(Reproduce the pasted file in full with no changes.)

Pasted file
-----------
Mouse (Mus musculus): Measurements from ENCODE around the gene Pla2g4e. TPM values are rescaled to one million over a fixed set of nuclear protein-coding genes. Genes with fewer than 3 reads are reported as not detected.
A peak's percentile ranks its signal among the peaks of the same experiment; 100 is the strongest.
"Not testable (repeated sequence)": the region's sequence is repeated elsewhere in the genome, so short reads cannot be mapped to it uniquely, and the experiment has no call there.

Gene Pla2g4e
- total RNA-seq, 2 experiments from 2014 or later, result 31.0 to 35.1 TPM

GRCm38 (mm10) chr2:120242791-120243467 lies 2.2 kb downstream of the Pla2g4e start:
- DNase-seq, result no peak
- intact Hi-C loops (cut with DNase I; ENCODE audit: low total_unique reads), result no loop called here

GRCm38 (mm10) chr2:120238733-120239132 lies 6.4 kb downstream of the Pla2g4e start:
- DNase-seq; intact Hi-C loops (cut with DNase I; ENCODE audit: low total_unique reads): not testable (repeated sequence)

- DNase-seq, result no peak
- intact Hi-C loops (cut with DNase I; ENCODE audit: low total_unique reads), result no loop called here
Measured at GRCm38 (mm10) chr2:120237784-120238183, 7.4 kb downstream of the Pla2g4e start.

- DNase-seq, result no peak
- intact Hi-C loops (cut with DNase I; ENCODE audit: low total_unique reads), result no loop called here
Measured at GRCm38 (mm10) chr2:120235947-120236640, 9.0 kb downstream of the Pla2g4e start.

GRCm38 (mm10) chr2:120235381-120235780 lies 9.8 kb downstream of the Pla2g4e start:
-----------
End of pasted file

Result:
Mouse (Mus musculus): Measurements from ENCODE around the gene Pla2g4e. TPM values are rescaled to one million over a fixed set of nuclear protein-coding genes. Genes with fewer than 3 reads are reported as not detected.
A peak's percentile ranks its signal among the peaks of the same experiment; 100 is the strongest.
"Not testable (repeated sequence)": the region's sequence is repeated elsewhere in the genome, so short reads cannot be mapped to it uniquely, and the experiment has no call there.

Gene Pla2g4e
- total RNA-seq, 2 experiments from 2014 or later, result 31.0 to 35.1 TPM

GRCm38 (mm10) chr2:120242791-120243467 lies 2.2 kb downstream of the Pla2g4e start:
- DNase-seq, result no peak
- intact Hi-C loops (cut with DNase I; ENCODE audit: low total_unique reads), result no loop called here

GRCm38 (mm10) chr2:120238733-120239132 lies 6.4 kb downstream of the Pla2g4e start:
- DNase-seq; intact Hi-C loops (cut with DNase I; ENCODE audit: low total_unique reads): not testable (repeated sequence)

- DNase-seq, result no peak
- intact Hi-C loops (cut with DNase I; ENCODE audit: low total_unique reads), result no loop called here
Measured at GRCm38 (mm10) chr2:120237784-120238183, 7.4 kb downstream of the Pla2g4e start.

- DNase-seq, result no peak
- intact Hi-C loops (cut with DNase I; ENCODE audit: low total_unique reads), result no loop called here
Measured at GRCm38 (mm10) chr2:120235947-120236640, 9.0 kb downstream of the Pla2g4e start.

GRCm38 (mm10) chr2:120235381-120235780 lies 9.8 kb downstream of the Pla2g4e start: